The significance of the relationship between ADT and CVD
Results of the study suggest a significant difference in the cardiovascular mortality rates among prostate cancer patients using ADT compared to non-ADT patients. In addition, there was a twofold increase in the risk of cardiovascular-related mortality in the research team's unadjusted and adjusted Cox proportional-hazards model. This model is a statistical tool used to investigate the association between the survival time of patients and one or more predictor variables.
"According to the study findings, the increased cardiovascular risk was almost twofold with the group treated with antiandrogen deprivation therapy compared to those with other treatment therapy," Fosnight said. "This is a significant increase and should be counseled with patients receiving antiandrogen therapy."
Immediate risks vs. long-term outcomes
Does the immediate threat of prostate cancer outweigh the risks of potential future cardiovascular death?
The presumed dangers of ADT compared with those of prostate cancer vary with each case. That's why physicians look at whether the patient is in the advanced stages of the disease and their age when they begin ADT.
One of the study's findings was surprising: There was no association between a higher risk of cardiovascular death during the first year after prostate cancer diagnosis for men receiving ADT treatment. The research team hypothesized that this finding is due to ADT primarily being administered to patients in the advanced stages of prostate cancer.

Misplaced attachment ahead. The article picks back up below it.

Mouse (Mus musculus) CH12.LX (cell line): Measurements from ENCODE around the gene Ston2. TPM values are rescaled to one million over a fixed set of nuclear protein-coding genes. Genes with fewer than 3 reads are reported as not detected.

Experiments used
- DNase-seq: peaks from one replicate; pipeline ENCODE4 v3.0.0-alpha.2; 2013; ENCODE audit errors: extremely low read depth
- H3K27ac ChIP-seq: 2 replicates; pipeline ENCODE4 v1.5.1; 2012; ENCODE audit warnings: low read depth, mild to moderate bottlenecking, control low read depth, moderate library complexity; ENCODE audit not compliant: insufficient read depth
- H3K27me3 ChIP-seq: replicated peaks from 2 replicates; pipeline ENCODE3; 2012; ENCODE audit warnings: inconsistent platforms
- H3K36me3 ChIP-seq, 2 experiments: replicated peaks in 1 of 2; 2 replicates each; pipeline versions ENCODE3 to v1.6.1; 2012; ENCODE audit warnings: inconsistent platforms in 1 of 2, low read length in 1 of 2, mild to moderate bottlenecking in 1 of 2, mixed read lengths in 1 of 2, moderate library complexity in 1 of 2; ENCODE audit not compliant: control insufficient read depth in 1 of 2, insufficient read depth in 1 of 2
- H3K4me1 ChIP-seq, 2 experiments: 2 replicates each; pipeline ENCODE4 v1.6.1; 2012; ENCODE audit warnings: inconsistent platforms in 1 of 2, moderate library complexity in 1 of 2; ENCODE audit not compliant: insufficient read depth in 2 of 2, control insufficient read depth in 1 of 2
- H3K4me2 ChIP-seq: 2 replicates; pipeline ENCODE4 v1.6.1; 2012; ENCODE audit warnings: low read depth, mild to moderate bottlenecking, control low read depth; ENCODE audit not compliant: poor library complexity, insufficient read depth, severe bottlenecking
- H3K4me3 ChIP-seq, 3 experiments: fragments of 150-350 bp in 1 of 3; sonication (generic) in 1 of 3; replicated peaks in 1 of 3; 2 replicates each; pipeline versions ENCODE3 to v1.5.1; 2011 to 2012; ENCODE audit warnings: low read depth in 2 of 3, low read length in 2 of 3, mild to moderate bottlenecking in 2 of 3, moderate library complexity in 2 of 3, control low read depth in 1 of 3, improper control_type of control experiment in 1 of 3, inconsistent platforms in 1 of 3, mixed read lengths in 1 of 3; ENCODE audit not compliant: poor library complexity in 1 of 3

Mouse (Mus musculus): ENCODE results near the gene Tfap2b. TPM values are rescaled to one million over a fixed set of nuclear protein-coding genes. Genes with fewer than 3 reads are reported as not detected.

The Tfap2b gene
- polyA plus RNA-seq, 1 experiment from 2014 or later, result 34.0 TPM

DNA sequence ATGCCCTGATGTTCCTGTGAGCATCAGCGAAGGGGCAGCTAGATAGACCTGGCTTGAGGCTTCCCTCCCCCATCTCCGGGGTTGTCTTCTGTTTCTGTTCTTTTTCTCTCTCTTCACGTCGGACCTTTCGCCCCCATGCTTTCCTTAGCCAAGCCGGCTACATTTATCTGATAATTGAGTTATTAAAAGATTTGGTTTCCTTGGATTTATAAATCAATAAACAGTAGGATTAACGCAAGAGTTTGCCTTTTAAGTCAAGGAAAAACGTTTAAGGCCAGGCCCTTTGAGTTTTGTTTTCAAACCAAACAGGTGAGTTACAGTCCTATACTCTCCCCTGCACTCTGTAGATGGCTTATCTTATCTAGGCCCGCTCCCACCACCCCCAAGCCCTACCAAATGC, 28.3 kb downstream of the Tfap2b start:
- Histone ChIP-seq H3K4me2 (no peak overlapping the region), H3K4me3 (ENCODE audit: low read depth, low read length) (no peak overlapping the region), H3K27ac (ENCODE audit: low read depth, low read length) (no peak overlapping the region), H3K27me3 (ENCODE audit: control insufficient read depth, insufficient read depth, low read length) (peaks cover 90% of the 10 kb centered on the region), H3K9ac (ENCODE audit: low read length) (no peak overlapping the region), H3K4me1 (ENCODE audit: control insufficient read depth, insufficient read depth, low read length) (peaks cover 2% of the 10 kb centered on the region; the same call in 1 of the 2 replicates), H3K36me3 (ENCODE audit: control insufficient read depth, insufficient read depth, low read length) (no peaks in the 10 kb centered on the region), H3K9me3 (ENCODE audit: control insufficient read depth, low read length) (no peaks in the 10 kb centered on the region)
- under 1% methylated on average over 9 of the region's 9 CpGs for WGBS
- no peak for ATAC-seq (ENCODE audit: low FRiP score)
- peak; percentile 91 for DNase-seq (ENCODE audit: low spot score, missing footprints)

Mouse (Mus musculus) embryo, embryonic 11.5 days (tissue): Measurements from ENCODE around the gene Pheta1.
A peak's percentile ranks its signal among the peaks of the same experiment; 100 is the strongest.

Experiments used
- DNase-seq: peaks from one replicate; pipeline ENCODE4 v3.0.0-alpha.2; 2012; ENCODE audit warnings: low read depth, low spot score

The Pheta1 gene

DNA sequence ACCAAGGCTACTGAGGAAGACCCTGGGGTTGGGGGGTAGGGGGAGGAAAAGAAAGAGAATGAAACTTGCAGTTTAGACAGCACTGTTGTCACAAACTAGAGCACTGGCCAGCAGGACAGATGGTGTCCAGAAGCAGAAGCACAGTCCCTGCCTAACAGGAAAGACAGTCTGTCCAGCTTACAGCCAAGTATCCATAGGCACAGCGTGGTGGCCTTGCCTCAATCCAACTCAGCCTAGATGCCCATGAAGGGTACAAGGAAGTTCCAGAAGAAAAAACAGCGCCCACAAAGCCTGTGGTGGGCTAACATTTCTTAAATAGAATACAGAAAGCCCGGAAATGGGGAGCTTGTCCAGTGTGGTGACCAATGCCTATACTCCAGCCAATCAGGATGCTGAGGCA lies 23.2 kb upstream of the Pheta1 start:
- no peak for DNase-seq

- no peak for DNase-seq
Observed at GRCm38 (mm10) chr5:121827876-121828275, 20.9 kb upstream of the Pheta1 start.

Men diagnosed in the earlier stages of prostate cancer often receive other types of treatment, such as radiation therapy or radical prostatectomy, rather than ADT. However, the longer a patient is on ADT, the higher their risk of cardiovascular death within the first four years of treatment for prostate cancer.
Likewise, another finding from the study suggested the risk of cardiovascular death due to ADT is higher among older patients with prostate cancer. The study's results show an almost fivefold increase in cardiovascular-related mortality in patients ages 65 and older who received ADT treatment.
For older patients with prostate cancer, hormone therapy may pose more risks than cancer. Therefore, the researchers suggest older patients be screened before beginning ADT treatment. This is a crucial point to emphasize because ADT is an important option for patients with advanced prostate cancer and should be discussed with a doctor on an individual basis.
"The authors recommend that ADT be started on men with advanced prostate cancer on a case-by-case basis," Williams said. "There is less benefit of starting ADT on older men with cardiac risk factors with a lower volume of metastasis versus younger men with metastatic disease."
ADT is a standard treatment method for prostate cancer patients. However, the risks associated with this hormone therapy may cause more harm than cancer itself. Therefore, depending on the cancer stage and the patient's age, screening tests should be performed for ADT before treatment.